Tuesday, February 3, 2015

Let impartial body probe massacre

READERS’ REACT: to my past two columns on the Mamasapano massacre:
Horge Ramos, Caloocan City: “If, as President Noynoy Aquino said, he regularly was briefed on the police commando operation, then he knows who planned it. The Secretaries of Interior and Defense, the PNP (acting) and AFP chiefs weren’t in on the operation, but P-Noy was. Doesn’t that make him, as highest official involved, the most responsible for it? He apparently does not trust the four law and security officials. So why does he keep them? Suspended PNP chief Alan Purisima reportedly was involved in the operation. To what extent; did he – and P-Noy – violate the Ombudsman’s terms of suspension? P-Noy and commando chief Getulio Napeñas repeatedly said that to inform the Moro Islamic Liberation Front about the plan to get the terrorists would ruin it; meaning they didn’t trust them. So why talk peace with them at all? Napeñas’ breach of the command chain led to the slaughter of his men. Is he legally liable?”
A retired general: “Napeñas seems to have assembled trainee, not full commandos. Very faulty planning of extraction: his men ran out of ammo within hours; no request for military land backup and air cover.”
On the massacre’s effects on the ceasefire with the MILF and the Bangsamoro Basic Law pending in Congress:
 Arnel L.G.: “To add to your bull’s-eye questions: If the BBL passes, what’s the assurance that the expanded Muslim autonomous region does not become a haven of international terrorists? Will lawmen still find them if barred from operating within the Bangsamoro? Can we rely on the Bangsamoro police to arrest them? Will the Bangsamoro rulers turn over the money launderers, drug lords, kidnappers for ransom, and gun runners?”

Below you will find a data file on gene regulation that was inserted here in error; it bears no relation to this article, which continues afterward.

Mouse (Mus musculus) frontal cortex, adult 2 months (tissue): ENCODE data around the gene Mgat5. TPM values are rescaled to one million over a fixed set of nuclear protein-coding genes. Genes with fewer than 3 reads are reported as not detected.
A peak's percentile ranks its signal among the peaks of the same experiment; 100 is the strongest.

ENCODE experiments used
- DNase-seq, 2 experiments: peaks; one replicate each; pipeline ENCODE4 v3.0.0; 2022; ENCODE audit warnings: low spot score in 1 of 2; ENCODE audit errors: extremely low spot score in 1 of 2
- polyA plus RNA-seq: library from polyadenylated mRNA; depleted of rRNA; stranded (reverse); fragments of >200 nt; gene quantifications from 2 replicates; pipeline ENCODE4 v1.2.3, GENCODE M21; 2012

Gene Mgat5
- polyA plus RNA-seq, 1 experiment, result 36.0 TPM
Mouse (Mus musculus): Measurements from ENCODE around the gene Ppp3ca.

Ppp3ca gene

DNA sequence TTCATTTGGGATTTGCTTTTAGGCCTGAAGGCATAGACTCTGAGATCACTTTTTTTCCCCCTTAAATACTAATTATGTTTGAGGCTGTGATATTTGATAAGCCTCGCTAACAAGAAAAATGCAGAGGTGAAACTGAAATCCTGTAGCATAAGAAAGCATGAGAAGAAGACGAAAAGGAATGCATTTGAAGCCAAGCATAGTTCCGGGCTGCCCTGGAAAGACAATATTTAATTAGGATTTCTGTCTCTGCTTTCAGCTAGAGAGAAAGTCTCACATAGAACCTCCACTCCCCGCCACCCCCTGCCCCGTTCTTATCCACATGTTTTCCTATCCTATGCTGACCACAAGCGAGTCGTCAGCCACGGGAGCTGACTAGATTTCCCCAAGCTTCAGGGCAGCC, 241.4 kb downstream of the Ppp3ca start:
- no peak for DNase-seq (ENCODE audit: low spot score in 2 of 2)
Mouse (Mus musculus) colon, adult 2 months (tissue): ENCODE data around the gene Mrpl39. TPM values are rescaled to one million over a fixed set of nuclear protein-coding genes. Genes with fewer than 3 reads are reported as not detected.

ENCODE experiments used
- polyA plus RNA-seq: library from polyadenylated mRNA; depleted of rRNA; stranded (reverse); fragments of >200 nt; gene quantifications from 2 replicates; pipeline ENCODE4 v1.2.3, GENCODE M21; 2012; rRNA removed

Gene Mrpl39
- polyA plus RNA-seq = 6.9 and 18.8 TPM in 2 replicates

Edwin Fajardo: “Peace with Islamist separatists is impossible. When the government signed a peace pact with the Moro National Liberation Front, an MNLF faction disagreed and formed the Moro Islamic Liberation Front. Now that there’s a separate pact with the MILF emerges yet a new faction, the Bangsamoro Islamic Freedom Fighters.”
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The MILF is to investigate its massacre of 44 police commandos. Most Filipinos are unlikely to believe the results.
 The PNP’s own fact-finding could suffer similar incredibility. Despite the probers’ skills, built-in limitations cast doubts, like:
• Reports are that P-Noy and suspended PNP Dr. Gen. Purisima directly were involved in planning the botched operation. Can the probers – Dir. Edgardo Ingking, Dir. Benjamin Magalong, and Chief Supt. Catalino Rodriguez Jr. – pointedly question them? Purisima, who will reassume office in four months and stay for another five, can decide the future of their careers. More so CinC Aquino, till June 2016.
• Interior Sec. Mar Roxas and PNP acting chief Leonardo Espina belittled the incident as a “mis-encounter.” Again, can the three probers deviate from such terminology and pursue other leads that could mar the Aquino administration’s all-out peace with the separatists?